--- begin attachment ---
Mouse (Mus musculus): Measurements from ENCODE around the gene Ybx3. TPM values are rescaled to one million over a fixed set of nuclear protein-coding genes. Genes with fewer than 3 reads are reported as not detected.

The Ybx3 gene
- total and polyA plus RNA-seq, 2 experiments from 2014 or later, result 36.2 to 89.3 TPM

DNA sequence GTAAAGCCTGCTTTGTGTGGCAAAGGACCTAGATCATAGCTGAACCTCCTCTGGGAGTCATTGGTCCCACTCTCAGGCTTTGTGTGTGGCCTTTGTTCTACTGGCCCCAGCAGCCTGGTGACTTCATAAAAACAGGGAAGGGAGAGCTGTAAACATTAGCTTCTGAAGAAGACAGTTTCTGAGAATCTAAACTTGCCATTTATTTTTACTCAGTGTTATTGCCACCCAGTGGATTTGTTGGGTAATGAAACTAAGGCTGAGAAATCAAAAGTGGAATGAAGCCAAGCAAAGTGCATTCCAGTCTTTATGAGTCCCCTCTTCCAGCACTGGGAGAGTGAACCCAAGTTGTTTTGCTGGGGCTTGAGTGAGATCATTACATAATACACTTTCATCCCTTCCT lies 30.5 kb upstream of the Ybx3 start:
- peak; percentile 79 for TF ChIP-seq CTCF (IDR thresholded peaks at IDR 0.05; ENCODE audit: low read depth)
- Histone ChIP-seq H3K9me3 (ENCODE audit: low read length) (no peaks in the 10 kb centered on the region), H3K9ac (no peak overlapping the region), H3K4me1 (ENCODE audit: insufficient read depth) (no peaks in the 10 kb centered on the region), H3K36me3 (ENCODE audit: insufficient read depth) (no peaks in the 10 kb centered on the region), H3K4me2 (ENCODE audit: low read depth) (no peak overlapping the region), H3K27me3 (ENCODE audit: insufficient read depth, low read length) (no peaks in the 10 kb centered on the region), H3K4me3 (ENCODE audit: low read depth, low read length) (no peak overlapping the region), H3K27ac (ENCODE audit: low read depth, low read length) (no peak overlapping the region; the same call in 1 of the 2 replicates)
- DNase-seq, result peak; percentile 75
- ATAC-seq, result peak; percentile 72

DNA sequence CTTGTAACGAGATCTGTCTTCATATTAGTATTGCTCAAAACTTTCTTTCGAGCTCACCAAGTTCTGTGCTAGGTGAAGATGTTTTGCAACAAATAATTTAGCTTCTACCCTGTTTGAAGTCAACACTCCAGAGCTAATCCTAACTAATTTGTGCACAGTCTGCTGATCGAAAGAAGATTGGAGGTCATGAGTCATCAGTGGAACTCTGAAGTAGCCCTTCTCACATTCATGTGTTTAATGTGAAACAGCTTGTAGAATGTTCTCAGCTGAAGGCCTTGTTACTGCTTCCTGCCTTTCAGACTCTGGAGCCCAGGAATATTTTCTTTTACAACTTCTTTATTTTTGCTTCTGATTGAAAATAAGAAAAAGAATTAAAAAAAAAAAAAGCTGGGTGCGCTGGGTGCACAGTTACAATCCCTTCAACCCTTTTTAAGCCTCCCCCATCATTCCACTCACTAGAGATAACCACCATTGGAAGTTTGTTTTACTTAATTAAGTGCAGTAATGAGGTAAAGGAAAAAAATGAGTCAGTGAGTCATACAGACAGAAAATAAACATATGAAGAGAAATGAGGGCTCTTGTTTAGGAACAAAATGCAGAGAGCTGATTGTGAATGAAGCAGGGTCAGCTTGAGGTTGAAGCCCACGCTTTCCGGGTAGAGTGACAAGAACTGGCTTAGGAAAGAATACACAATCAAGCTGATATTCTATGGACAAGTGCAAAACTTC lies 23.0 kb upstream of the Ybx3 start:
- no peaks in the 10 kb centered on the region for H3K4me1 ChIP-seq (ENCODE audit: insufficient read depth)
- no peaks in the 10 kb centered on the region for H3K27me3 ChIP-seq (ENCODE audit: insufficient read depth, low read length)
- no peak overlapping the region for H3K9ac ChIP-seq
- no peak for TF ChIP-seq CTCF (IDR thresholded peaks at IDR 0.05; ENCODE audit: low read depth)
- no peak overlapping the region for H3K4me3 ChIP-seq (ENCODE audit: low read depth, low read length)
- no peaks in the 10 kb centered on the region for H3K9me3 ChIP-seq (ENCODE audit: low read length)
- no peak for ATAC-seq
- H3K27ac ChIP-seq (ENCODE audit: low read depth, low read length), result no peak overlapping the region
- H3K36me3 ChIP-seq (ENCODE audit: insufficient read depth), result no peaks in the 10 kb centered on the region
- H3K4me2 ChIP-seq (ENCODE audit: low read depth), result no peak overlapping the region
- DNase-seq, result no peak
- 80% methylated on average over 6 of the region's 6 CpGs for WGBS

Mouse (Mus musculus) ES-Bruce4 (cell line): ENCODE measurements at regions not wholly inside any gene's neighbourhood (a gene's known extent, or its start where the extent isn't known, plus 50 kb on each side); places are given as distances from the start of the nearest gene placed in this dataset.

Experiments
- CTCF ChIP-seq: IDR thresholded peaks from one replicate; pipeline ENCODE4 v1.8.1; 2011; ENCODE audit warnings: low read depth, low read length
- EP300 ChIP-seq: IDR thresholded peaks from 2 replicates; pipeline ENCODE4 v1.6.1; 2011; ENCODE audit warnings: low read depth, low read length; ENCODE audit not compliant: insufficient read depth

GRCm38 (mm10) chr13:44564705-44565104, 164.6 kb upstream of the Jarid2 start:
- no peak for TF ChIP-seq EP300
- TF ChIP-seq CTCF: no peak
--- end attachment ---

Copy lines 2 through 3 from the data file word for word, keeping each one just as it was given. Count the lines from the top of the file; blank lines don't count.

The Ybx3 gene
- total and polyA plus RNA-seq, 2 experiments from 2014 or later, result 36.2 to 89.3 TPM